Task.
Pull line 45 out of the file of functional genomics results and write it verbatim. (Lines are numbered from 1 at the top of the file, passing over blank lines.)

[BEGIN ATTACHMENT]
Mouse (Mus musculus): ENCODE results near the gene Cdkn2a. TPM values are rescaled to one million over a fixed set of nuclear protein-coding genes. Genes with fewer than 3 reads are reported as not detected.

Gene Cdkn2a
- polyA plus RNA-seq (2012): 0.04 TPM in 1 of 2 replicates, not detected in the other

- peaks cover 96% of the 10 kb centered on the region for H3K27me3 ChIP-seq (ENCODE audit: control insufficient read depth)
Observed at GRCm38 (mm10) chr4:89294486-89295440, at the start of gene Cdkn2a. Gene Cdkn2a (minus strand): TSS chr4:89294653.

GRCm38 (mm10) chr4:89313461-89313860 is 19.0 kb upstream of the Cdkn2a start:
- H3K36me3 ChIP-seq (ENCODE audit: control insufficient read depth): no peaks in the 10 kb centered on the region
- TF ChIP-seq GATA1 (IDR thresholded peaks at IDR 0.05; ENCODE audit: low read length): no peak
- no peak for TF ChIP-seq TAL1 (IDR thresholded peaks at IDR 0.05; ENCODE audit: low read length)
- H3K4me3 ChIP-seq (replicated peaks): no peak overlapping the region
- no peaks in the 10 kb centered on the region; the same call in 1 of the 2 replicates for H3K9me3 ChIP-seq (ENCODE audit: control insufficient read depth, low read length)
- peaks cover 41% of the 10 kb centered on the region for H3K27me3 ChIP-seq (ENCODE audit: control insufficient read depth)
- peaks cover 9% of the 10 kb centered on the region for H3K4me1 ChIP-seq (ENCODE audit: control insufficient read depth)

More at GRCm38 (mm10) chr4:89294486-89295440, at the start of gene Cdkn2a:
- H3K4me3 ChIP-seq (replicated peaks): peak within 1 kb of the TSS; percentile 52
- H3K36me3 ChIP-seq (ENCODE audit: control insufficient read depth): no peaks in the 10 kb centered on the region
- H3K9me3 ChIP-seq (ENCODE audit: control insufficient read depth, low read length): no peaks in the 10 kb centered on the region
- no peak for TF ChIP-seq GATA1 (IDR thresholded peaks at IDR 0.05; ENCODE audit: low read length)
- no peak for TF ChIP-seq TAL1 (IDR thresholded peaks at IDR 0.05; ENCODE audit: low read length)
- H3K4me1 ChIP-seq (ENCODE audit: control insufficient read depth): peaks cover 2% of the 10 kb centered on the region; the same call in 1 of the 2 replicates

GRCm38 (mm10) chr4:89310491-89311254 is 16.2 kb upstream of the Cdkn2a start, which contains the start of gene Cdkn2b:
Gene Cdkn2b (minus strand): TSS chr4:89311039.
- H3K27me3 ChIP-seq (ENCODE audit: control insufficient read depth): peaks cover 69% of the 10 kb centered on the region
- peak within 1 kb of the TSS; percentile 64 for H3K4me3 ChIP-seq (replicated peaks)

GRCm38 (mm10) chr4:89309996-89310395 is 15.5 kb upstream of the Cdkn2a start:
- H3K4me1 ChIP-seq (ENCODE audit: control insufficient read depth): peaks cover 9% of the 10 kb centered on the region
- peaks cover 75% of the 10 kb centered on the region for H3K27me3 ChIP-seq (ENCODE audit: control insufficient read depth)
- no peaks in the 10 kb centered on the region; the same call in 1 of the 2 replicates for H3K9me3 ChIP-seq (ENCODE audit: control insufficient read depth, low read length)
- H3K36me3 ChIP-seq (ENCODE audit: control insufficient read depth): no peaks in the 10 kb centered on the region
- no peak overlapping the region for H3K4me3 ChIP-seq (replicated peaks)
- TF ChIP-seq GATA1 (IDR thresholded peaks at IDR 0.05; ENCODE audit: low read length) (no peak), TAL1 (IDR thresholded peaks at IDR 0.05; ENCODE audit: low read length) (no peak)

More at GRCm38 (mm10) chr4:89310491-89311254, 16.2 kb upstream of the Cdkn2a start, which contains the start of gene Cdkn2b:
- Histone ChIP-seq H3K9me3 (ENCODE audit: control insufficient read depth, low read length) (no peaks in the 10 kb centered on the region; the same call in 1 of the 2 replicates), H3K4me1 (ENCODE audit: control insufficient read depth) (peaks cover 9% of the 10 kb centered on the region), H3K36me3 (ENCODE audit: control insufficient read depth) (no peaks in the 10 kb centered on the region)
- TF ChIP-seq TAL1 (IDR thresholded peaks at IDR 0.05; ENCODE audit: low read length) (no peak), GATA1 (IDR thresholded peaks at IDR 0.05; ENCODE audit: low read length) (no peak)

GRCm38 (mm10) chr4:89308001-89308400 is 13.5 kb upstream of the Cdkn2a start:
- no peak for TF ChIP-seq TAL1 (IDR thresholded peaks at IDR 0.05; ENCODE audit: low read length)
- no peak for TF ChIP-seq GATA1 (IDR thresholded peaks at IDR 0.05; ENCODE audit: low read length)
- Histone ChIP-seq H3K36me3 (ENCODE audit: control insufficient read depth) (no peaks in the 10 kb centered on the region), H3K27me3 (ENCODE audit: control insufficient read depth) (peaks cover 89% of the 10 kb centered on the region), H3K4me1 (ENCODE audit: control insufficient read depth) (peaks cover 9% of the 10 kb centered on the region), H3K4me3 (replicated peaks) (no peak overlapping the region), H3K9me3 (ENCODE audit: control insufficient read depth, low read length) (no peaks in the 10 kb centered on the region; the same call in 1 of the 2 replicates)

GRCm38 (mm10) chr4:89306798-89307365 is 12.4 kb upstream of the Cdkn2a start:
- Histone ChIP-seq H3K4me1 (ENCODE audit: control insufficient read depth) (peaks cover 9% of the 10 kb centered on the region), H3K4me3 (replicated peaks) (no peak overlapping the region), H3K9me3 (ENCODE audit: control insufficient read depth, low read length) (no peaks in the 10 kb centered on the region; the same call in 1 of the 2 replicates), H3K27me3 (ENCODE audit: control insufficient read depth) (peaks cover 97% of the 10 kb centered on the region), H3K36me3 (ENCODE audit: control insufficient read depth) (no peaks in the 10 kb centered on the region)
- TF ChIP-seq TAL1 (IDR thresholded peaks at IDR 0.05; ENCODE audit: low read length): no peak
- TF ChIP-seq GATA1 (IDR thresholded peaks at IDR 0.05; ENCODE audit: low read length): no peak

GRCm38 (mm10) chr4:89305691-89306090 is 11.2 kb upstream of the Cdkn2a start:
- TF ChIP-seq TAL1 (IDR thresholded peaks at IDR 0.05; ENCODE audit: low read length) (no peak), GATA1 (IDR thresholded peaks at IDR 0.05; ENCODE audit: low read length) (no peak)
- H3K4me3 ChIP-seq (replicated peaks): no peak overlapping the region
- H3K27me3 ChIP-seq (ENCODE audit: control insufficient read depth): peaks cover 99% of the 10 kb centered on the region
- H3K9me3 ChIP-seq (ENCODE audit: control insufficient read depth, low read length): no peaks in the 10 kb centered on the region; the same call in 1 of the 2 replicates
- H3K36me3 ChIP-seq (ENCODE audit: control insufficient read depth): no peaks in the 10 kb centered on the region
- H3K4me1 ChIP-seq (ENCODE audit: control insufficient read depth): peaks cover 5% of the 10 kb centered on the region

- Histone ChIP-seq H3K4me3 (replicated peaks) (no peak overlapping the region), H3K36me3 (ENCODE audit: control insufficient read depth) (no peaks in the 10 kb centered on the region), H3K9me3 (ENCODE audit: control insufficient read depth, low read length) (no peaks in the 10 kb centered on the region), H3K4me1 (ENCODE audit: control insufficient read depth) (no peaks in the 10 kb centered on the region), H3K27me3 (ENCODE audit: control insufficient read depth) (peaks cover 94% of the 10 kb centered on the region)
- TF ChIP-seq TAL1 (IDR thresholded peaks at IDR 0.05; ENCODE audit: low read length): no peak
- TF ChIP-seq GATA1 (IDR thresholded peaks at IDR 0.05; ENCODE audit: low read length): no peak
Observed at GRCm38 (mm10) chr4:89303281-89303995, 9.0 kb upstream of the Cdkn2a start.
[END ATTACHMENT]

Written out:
- H3K4me3 ChIP-seq (replicated peaks): no peak overlapping the region